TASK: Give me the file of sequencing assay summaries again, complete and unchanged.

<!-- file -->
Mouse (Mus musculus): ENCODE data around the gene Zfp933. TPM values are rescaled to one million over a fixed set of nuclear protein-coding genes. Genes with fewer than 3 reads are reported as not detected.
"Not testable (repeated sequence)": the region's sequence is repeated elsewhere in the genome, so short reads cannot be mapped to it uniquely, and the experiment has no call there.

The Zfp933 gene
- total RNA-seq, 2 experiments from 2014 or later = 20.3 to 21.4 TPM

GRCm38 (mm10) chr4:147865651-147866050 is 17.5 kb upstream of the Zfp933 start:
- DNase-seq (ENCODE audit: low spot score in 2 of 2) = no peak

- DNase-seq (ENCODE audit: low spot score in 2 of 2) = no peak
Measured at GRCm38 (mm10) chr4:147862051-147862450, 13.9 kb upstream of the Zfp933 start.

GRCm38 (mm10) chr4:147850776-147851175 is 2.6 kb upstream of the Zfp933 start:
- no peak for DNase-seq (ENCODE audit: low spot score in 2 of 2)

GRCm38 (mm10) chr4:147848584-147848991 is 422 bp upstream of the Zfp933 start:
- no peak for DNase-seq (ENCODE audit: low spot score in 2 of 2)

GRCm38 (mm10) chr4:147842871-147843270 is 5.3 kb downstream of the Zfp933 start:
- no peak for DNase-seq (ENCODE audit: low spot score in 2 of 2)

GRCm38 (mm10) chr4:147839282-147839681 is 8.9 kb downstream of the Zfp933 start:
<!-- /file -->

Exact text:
Mouse (Mus musculus): ENCODE data around the gene Zfp933. TPM values are rescaled to one million over a fixed set of nuclear protein-coding genes. Genes with fewer than 3 reads are reported as not detected.
"Not testable (repeated sequence)": the region's sequence is repeated elsewhere in the genome, so short reads cannot be mapped to it uniquely, and the experiment has no call there.

The Zfp933 gene
- total RNA-seq, 2 experiments from 2014 or later = 20.3 to 21.4 TPM

GRCm38 (mm10) chr4:147865651-147866050 is 17.5 kb upstream of the Zfp933 start:
- DNase-seq (ENCODE audit: low spot score in 2 of 2) = no peak

- DNase-seq (ENCODE audit: low spot score in 2 of 2) = no peak
Measured at GRCm38 (mm10) chr4:147862051-147862450, 13.9 kb upstream of the Zfp933 start.

GRCm38 (mm10) chr4:147850776-147851175 is 2.6 kb upstream of the Zfp933 start:
- no peak for DNase-seq (ENCODE audit: low spot score in 2 of 2)

GRCm38 (mm10) chr4:147848584-147848991 is 422 bp upstream of the Zfp933 start:
- no peak for DNase-seq (ENCODE audit: low spot score in 2 of 2)

GRCm38 (mm10) chr4:147842871-147843270 is 5.3 kb downstream of the Zfp933 start:
- no peak for DNase-seq (ENCODE audit: low spot score in 2 of 2)

GRCm38 (mm10) chr4:147839282-147839681 is 8.9 kb downstream of the Zfp933 start: